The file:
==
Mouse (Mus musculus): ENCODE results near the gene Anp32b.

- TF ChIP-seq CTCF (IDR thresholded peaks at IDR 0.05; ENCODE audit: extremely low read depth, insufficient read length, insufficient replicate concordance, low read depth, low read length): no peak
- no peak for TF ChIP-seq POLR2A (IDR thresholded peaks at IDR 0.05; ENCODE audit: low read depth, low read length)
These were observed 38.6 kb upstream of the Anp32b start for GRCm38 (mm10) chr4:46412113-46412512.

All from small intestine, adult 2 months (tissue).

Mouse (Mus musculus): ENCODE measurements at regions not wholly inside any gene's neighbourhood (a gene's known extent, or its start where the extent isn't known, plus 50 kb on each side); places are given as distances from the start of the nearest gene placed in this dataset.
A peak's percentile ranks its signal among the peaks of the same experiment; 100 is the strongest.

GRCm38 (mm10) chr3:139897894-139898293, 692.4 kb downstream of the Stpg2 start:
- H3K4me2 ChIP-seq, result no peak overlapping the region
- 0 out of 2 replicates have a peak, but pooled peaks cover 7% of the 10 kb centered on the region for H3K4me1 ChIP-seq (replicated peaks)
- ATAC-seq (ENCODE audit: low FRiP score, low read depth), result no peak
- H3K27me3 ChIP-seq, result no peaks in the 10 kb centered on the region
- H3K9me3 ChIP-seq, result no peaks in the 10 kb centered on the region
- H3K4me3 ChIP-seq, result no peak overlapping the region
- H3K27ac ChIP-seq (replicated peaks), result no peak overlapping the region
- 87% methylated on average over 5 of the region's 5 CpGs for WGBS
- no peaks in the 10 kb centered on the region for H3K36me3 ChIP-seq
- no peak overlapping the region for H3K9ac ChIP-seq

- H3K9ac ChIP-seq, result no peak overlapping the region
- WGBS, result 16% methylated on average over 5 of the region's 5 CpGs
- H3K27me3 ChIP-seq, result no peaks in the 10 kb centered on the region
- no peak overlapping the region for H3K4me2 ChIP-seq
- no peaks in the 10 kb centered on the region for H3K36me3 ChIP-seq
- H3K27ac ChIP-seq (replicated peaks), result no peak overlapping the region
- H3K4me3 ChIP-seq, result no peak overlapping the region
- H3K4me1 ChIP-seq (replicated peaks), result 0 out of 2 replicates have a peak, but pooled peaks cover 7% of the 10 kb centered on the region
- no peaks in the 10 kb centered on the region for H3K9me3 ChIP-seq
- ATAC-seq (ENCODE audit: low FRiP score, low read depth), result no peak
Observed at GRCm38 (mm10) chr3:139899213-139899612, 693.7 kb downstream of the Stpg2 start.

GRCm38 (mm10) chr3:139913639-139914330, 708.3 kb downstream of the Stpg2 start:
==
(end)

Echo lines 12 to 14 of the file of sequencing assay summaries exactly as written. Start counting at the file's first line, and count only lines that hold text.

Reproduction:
- H3K27me3 ChIP-seq, result no peaks in the 10 kb centered on the region
- H3K9me3 ChIP-seq, result no peaks in the 10 kb centered on the region
- H3K4me3 ChIP-seq, result no peak overlapping the region